- Broadcasting, rather than engaging
According to 1st Financial Training services, 96% of unhappy customers don’t complain, and 91% of those who do will never come back. Customers, both new and old, are bound to face problems. If you don’t engage with them regularly, you will never get to know that they were unhappy. And before you know it, they would have switched to your competitor.
How do you stop this? Regularly engage with your customers, see if they need any help or are unhappy with your product/service. A lot of companies seem to focus more on automation, FAQ pages, product handbooks, and complicated support pages. They think they are saving time and money. But in reality, they make customers feel frustrated, because most of the time they sound as if they were written for a machine.
Combined with a human touch, these resources can be used far more effectively. FAQ pages can be one of the most useful parts of any website, read this to know more about FAQ best practices and examples.
Regular and personal engagement helps you understand the issues they have been facing, instead of just blindly hoping that your support pages/FAQs will answer their problem/query. You can also scout your online customer communities to find out struggling customers.
- You have a one-channel customer success strategy
Consider this situation – an unhappy customer in your portfolio tweets to your company account about an issue they are having. Marketing or support forward the issue and you decide to schedule a call. In that time, the customer has already emailed and called customer support.
Ignoring where your customer communicates is an easy way to rest assured that this particular customer will switch to your competitor at the first chance he gets.
You must bring customer success to where your customers communicate.
With so many popular communication channels at their disposal, you should be prepared to handle situations quickly. And customers no longer have the patience for long or difficult interactions – IVR menus, or queues. It is very important that you empower your frontline teams to solve problems quickly, and possibly at the first touch point.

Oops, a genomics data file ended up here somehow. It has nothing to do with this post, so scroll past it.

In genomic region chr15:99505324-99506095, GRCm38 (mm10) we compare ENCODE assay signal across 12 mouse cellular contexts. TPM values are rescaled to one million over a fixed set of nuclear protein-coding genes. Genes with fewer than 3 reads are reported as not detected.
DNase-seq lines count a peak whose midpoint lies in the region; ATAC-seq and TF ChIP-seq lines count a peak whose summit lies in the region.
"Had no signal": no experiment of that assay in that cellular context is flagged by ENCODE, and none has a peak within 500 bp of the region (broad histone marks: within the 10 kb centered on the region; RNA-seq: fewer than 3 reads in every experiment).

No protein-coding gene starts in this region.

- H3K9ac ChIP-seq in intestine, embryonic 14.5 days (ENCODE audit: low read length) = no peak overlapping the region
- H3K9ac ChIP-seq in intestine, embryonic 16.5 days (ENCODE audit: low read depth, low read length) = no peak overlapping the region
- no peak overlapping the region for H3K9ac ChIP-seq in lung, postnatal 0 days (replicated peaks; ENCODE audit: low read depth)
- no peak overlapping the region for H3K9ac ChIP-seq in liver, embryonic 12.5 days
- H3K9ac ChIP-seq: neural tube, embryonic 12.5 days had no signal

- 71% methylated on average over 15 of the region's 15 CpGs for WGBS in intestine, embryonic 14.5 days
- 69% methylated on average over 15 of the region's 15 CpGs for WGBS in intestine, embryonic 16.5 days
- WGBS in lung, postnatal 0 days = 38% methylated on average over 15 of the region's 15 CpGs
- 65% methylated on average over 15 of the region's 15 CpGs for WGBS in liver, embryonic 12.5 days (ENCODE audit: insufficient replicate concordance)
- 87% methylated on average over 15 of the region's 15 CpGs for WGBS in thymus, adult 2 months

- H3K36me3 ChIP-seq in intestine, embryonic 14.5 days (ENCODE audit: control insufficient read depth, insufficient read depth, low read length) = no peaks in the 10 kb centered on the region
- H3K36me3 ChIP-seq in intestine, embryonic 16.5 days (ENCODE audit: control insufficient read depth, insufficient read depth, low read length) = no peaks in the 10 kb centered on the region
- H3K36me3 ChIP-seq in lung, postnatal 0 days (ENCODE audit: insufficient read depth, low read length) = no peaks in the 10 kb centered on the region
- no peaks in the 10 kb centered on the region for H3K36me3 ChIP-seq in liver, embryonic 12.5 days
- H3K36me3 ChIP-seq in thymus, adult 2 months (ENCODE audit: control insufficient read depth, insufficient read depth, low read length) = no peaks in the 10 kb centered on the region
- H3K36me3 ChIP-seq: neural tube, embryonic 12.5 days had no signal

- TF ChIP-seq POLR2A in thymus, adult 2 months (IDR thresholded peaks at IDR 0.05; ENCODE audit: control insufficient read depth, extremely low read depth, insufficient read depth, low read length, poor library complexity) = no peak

Your aim should be to always provide value as quickly as possible. And never push a particular channel on your customers, because you don’t know whether it suits them or not.
- Questioning a customer’s perception of your product
This is a serious offense – it is almost like you are insulting the customer’s intelligence. You may think you are helping, but you definitely are not.
As a CSM, you are a partner, not a boss. Questioning customers intentions and offering them unsolicited advice can easily make them annoyed or confused. And it could also lead to switching.
For example – If a customer wants something to be done in a particular way, which might not seem logical or productive to you, learn about what they actually want to do and find a way to guide them to the right path. Do not offer general advice or warnings. The more involved and detailed your guidance, the more your customers will respond.
- Not acting on customer feedback
Customer feedback is a great way to understand where your business lacks, and how it can be improved; or where you are strong, and how to sustain it. But, if you don’t take it seriously, most customers will take it as an insult, because they took their time and effort to convey that to you.
For example, suppose you run an Android messaging app which is rated above 4 stars on Google Play. Lately, you have noticed that more and more of your users have been demanding for a group chat feature. Even if the product roadmap is already set on a bigger idea, such as a video call feature, the customer will still want group chats and find a product that solves that problem.
You must guide and embed customer success into the product/dev strategy so that you can continuously incorporate feedback — even if not immediately.
At the end of the day, it is all about paying that little-bit more attention and going that extra mile for your customers. This is what it takes to get a customer for life.
Comments on this article are closed.